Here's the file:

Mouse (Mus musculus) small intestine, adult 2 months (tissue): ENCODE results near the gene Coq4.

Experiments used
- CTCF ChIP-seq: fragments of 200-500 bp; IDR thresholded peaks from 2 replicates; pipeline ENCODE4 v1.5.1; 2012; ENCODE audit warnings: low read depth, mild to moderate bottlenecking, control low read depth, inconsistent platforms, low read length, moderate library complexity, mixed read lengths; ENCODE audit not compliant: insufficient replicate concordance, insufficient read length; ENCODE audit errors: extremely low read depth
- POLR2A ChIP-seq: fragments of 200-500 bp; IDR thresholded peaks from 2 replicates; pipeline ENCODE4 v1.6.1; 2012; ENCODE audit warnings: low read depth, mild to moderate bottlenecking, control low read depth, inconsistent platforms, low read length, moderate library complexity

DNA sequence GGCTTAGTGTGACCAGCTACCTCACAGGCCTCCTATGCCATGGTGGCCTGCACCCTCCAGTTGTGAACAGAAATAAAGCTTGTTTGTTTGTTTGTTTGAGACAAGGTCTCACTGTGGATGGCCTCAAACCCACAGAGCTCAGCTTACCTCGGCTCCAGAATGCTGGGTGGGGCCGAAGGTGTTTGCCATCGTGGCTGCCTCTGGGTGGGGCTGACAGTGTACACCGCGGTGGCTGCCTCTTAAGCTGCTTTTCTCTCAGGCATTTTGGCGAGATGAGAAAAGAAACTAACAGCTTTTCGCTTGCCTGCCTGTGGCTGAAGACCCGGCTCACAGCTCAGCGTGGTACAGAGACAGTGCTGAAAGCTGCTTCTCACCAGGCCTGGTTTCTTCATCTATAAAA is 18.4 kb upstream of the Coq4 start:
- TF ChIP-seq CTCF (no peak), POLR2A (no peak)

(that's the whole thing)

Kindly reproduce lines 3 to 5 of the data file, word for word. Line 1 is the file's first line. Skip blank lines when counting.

- CTCF ChIP-seq: fragments of 200-500 bp; IDR thresholded peaks from 2 replicates; pipeline ENCODE4 v1.5.1; 2012; ENCODE audit warnings: low read depth, mild to moderate bottlenecking, control low read depth, inconsistent platforms, low read length, moderate library complexity, mixed read lengths; ENCODE audit not compliant: insufficient replicate concordance, insufficient read length; ENCODE audit errors: extremely low read depth
- POLR2A ChIP-seq: fragments of 200-500 bp; IDR thresholded peaks from 2 replicates; pipeline ENCODE4 v1.6.1; 2012; ENCODE audit warnings: low read depth, mild to moderate bottlenecking, control low read depth, inconsistent platforms, low read length, moderate library complexity

DNA sequence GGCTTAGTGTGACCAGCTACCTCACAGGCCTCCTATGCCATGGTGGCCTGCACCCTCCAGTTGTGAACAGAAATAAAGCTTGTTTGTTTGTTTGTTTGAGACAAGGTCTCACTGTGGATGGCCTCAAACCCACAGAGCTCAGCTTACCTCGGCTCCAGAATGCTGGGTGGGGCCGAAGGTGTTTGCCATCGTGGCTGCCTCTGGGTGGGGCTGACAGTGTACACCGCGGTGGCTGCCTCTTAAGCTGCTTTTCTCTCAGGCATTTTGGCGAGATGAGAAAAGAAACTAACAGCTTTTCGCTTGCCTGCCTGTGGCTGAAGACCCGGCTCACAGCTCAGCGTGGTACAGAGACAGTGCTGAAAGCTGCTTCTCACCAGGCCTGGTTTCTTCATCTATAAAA is 18.4 kb upstream of the Coq4 start: